David Rennie (China)

David Rennie (China)

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Beijing bureau chief and Chaguan columnist, The Economist  

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David has worked for the Economist for over a decade, living around the world and gaining a uniquely international perspective on global issues. Now based in China as the Beijing bureau chief, he explores China’s growing geopolitical might and its relationship with the rest of the world. He also draws on his time in the US and the UK to observe patterns in politics and society leading to the rise of populism and events such as Brexit and the election of Donald Trump.


David Rennie is the Beijing bureau chief at The Economist and the author of their China column, Cahuan. He has worked in positions worldwide for the publication, now residing in China. Starting out in Brussels as the European Union correspondent and the Charlemagne columnist, he then returned to London where he wrote the Bagehot column and served as the British political editor. He also worked in Washington DC as the Lexington columnist and Washington bureau chief in the lead up to Trump’s presidency.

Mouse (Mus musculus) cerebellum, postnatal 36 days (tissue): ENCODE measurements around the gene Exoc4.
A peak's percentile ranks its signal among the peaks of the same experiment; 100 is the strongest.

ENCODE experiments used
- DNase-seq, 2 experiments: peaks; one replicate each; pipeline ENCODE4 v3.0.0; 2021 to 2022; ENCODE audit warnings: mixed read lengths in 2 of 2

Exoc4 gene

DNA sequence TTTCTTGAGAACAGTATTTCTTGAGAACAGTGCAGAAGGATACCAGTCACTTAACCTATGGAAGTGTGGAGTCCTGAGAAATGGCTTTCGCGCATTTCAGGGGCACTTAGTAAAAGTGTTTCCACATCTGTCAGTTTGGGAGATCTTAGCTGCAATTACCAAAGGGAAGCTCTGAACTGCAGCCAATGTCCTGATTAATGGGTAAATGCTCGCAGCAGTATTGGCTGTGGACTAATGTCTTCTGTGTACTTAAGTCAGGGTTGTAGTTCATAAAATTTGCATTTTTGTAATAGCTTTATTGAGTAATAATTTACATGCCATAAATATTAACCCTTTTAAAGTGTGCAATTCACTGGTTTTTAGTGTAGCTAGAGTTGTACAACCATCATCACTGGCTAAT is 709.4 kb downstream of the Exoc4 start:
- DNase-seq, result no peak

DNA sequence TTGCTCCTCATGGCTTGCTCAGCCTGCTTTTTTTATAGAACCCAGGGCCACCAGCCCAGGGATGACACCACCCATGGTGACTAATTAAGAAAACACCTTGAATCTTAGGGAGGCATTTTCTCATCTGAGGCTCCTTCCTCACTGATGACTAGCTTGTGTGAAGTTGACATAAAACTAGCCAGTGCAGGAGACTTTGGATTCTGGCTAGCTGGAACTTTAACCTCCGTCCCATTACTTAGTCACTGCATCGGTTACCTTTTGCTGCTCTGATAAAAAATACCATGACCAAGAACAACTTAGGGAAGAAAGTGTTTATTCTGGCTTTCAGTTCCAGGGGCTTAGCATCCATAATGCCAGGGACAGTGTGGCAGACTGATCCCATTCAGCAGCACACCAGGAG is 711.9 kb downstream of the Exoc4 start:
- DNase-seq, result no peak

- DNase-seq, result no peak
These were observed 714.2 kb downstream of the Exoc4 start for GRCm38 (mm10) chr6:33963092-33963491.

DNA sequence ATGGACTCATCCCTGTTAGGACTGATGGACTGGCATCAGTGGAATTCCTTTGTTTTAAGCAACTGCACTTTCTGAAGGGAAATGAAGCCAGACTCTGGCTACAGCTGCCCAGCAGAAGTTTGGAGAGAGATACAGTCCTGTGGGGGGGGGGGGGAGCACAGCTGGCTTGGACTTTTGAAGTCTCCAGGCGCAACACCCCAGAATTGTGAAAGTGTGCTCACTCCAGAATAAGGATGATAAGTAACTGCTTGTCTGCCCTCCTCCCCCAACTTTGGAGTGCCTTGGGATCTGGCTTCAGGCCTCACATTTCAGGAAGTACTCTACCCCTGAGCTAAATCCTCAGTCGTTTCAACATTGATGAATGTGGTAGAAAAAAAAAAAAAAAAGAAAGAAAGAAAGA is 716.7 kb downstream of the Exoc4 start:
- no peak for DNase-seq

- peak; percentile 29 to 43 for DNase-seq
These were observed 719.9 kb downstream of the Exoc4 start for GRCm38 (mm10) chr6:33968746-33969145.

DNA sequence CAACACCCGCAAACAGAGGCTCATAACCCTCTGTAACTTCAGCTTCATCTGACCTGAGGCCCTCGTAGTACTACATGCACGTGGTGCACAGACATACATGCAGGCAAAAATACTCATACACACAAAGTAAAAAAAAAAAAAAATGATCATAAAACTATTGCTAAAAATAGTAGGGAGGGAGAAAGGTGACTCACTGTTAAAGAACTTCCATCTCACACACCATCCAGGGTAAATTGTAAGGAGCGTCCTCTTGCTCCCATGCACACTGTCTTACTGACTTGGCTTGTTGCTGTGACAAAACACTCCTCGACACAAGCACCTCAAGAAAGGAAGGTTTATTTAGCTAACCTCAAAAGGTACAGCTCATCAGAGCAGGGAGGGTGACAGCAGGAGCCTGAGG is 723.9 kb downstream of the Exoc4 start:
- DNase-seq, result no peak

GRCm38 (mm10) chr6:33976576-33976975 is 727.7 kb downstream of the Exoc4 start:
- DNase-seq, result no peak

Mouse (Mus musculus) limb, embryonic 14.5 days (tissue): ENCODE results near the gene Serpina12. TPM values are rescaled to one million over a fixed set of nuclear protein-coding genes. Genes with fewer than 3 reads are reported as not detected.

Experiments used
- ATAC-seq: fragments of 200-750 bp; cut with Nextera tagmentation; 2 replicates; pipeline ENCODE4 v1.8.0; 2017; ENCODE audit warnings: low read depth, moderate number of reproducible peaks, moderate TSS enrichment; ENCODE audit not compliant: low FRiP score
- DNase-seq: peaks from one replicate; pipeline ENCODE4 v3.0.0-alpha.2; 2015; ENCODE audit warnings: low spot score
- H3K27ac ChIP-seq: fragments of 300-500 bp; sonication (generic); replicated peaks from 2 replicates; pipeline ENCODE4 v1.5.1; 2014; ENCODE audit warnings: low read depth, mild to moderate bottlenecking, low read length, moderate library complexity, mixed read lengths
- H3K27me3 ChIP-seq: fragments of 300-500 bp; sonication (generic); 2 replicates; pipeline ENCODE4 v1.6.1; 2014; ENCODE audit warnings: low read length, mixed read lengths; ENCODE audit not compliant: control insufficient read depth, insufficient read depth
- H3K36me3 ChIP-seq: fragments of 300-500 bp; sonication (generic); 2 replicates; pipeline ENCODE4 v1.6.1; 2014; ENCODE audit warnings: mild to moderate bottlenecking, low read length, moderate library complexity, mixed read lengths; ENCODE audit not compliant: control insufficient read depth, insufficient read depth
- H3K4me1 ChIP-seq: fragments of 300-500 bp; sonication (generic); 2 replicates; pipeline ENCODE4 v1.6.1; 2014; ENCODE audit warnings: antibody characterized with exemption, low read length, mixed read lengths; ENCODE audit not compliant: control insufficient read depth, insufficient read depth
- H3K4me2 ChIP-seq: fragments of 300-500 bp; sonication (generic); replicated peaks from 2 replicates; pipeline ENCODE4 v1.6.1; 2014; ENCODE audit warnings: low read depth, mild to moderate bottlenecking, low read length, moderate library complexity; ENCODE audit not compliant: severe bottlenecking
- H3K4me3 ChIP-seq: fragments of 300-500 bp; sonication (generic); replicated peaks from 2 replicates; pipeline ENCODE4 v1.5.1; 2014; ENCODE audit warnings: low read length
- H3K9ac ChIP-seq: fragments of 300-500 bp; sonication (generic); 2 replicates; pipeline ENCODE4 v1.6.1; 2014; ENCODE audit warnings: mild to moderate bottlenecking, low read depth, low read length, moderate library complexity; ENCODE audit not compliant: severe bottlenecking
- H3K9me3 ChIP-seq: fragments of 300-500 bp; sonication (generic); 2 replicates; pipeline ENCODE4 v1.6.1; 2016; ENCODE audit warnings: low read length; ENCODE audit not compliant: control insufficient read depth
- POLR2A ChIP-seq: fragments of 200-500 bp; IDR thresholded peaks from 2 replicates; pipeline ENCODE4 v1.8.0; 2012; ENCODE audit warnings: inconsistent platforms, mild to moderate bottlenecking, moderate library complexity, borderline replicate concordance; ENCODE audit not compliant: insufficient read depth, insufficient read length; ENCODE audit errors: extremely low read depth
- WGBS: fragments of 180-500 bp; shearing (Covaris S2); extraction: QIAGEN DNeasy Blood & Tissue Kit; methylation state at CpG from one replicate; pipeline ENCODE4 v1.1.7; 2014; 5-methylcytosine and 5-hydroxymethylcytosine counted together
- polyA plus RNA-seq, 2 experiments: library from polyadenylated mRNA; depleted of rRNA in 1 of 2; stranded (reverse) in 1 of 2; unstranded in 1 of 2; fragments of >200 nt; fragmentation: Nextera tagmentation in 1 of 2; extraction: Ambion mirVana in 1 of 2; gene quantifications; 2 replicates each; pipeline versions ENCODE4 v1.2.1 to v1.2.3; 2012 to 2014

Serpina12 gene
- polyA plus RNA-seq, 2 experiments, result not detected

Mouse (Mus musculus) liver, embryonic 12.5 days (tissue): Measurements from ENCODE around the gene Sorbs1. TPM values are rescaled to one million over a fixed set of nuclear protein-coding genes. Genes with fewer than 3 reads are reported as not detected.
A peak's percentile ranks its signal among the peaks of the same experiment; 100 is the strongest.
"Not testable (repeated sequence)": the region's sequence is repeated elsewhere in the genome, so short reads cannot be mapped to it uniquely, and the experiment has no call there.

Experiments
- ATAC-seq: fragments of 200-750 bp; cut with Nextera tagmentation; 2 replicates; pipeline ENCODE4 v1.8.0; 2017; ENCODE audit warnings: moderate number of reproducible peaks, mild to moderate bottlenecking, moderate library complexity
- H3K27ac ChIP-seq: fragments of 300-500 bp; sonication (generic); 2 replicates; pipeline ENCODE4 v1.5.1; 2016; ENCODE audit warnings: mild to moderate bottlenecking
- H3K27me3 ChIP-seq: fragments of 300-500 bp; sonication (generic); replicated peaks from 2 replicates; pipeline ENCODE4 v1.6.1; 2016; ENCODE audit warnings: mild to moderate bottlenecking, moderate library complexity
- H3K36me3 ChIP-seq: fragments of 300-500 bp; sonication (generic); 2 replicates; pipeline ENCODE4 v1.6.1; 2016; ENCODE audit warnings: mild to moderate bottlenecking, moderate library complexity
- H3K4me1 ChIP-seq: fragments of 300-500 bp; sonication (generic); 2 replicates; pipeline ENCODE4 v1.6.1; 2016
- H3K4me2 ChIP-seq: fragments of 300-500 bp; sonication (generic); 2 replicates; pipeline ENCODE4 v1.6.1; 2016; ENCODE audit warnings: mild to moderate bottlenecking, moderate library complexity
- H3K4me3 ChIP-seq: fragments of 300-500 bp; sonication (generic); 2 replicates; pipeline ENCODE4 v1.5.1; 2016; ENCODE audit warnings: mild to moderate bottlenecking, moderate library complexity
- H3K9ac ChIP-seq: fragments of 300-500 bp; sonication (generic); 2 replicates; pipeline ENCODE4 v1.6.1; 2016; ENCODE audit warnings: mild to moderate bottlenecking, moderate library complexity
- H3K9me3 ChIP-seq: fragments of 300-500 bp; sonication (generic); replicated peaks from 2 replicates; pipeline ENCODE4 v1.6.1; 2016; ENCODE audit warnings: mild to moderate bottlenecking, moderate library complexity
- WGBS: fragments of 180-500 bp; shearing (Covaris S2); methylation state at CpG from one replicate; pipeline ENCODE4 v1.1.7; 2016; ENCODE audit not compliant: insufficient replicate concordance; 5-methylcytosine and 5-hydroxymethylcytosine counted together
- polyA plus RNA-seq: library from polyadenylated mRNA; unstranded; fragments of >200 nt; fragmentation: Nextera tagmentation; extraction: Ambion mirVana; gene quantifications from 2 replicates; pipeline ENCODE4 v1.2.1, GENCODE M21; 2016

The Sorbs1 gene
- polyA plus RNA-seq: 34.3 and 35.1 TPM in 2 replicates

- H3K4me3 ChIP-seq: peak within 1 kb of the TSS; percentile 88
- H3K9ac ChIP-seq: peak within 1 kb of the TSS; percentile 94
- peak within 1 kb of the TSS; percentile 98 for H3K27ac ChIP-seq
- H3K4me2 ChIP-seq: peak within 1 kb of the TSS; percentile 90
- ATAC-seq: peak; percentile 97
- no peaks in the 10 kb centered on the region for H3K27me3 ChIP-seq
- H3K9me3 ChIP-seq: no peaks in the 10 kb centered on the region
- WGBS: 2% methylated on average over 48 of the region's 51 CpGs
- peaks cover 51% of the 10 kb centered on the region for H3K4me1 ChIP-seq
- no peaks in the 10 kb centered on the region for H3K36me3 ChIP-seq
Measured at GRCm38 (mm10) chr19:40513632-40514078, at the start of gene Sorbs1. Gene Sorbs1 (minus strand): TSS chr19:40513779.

Prior to working at The Economist, David was on the foreign staff of the Daily Telegraph, with postings in Sydney, Beijing, Washington DC and Brussels. He also worked as contributing editor of Spectator magazine. 

One of few western journalists based in Beijing, David is a leading voice on China’s rise and its relationship with the rest of the world, especially the US and the West. He looks at their foreign policy and the rising trade and security tensions, including exploring what lies behind the Belt and Road Initiative. He also covers more delicate topics, risking his safety to speak about the repression of free speech and human rights. Having worked across four continents and interviewed world leaders, including Donald Trump, he is also in a unique position to explore global issues such as the rise of nationalism and populism. From his international perspective, he considers the links between Brexit, the US elections, and the growing might of China, observing the effects on politics and society.

Away from his journalistic work, David has lectured on geopolitics and EU affairs at universities all around the world. He is also a frequent guest on radio and television news shows, including as a regular contributing panellist on 1A, NPR’s daily news talk programme.

David was awarded the Osborn Elliott Prize for Excellence in Journalism on Asia for his coverage of China.


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